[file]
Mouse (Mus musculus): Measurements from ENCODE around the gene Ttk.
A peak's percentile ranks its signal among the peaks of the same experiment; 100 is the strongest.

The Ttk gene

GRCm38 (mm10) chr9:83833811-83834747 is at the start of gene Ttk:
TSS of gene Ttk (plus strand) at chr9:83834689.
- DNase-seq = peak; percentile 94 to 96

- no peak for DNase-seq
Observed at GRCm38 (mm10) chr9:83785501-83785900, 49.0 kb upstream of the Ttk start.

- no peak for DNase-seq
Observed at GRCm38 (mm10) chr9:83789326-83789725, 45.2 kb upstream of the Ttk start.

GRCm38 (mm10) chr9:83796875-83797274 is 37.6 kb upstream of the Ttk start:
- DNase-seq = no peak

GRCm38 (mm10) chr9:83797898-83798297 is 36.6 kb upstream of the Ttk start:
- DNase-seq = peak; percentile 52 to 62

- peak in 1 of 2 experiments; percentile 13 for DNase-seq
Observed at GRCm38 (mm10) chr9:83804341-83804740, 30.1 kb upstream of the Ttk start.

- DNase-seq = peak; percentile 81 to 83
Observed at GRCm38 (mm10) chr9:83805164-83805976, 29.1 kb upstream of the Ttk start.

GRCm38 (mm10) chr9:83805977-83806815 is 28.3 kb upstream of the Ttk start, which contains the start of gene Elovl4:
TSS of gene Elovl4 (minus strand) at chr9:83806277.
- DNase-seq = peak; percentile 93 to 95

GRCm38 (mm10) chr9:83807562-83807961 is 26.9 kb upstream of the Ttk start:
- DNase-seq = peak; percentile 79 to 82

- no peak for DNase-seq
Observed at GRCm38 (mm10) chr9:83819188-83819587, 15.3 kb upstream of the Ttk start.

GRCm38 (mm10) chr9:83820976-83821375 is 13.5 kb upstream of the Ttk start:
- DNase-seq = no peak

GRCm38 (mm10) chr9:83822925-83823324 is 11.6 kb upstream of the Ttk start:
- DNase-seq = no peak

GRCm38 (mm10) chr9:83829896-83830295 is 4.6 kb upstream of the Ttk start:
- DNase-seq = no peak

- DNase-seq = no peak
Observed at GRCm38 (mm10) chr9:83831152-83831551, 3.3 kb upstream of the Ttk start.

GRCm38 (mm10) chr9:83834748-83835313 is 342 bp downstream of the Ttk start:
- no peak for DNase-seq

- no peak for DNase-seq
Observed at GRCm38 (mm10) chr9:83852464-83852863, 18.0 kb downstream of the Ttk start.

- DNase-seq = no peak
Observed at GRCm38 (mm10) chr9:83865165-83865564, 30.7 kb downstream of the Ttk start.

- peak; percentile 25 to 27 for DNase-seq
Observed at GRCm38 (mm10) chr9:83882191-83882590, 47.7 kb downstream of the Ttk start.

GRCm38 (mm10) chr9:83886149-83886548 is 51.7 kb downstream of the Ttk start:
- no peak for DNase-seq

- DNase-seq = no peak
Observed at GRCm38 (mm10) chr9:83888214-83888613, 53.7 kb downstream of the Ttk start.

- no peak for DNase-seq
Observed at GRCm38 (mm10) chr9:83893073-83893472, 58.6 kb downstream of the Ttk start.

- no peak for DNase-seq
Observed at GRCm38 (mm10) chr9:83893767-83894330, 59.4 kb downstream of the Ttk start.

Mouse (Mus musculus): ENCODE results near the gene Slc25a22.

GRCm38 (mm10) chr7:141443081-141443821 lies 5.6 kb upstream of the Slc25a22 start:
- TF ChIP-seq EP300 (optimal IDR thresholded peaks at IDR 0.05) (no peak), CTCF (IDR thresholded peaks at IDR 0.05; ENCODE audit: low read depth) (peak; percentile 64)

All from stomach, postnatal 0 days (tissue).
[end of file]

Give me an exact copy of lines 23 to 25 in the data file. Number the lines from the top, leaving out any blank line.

- DNase-seq = peak; percentile 79 to 82

- no peak for DNase-seq
Observed at GRCm38 (mm10) chr9:83819188-83819587, 15.3 kb upstream of the Ttk start.